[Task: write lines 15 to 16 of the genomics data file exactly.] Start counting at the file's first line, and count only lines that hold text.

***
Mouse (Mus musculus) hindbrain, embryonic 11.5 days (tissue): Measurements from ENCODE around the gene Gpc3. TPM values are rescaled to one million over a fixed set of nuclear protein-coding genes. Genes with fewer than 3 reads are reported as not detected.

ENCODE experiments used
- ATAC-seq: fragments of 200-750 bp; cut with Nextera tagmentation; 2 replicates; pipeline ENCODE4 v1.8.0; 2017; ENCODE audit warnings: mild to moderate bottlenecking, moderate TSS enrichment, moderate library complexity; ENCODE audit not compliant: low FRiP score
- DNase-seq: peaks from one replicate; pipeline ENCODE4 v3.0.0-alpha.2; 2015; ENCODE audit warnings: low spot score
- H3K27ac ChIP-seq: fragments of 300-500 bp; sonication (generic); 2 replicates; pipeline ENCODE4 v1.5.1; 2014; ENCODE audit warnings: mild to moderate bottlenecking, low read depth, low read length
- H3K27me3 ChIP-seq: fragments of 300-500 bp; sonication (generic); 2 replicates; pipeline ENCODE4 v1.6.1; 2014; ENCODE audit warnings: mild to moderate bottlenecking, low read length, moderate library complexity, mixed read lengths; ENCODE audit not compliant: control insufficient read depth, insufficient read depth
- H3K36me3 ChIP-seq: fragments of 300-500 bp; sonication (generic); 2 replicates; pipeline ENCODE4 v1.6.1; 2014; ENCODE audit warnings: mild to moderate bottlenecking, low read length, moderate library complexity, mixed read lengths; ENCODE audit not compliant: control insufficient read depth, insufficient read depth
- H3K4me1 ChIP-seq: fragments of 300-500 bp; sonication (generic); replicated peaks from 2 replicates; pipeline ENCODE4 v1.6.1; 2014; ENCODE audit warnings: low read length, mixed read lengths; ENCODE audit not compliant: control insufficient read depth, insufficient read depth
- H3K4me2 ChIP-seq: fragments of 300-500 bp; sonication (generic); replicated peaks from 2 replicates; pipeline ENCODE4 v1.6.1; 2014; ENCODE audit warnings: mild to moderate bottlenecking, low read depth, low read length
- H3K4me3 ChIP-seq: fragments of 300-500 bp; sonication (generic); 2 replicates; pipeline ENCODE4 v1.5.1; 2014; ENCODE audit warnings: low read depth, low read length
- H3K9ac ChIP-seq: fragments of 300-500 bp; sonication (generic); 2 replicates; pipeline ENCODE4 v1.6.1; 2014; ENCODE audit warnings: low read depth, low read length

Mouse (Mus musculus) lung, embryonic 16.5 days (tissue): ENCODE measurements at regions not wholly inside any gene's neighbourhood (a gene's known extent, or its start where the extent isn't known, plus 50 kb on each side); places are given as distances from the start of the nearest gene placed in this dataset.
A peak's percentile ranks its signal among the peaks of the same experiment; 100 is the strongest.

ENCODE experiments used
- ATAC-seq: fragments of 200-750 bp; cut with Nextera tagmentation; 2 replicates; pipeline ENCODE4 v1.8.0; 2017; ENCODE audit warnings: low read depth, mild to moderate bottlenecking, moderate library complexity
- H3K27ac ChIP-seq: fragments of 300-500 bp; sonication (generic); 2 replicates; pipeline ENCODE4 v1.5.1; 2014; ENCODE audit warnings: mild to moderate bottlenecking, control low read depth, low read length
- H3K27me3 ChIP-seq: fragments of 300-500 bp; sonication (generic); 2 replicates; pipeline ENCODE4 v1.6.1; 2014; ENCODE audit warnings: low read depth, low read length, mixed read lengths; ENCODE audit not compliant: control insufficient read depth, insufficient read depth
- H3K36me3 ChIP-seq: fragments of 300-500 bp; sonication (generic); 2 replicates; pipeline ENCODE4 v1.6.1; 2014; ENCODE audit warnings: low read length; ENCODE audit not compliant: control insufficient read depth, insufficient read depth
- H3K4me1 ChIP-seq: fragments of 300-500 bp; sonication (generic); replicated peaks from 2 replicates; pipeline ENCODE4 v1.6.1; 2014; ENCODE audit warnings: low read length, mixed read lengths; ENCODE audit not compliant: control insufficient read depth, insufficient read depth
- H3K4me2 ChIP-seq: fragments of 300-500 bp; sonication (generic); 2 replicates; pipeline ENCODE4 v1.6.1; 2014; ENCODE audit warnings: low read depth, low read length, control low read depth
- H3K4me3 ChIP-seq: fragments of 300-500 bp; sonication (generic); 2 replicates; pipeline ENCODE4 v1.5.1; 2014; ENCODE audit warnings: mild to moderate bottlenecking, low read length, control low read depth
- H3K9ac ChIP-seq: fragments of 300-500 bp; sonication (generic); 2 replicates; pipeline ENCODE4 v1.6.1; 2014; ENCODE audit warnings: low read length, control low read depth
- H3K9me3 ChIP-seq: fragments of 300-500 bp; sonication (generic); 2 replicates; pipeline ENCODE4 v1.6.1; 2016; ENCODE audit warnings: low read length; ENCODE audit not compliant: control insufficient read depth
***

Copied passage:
- ATAC-seq: fragments of 200-750 bp; cut with Nextera tagmentation; 2 replicates; pipeline ENCODE4 v1.8.0; 2017; ENCODE audit warnings: low read depth, mild to moderate bottlenecking, moderate library complexity
- H3K27ac ChIP-seq: fragments of 300-500 bp; sonication (generic); 2 replicates; pipeline ENCODE4 v1.5.1; 2014; ENCODE audit warnings: mild to moderate bottlenecking, control low read depth, low read length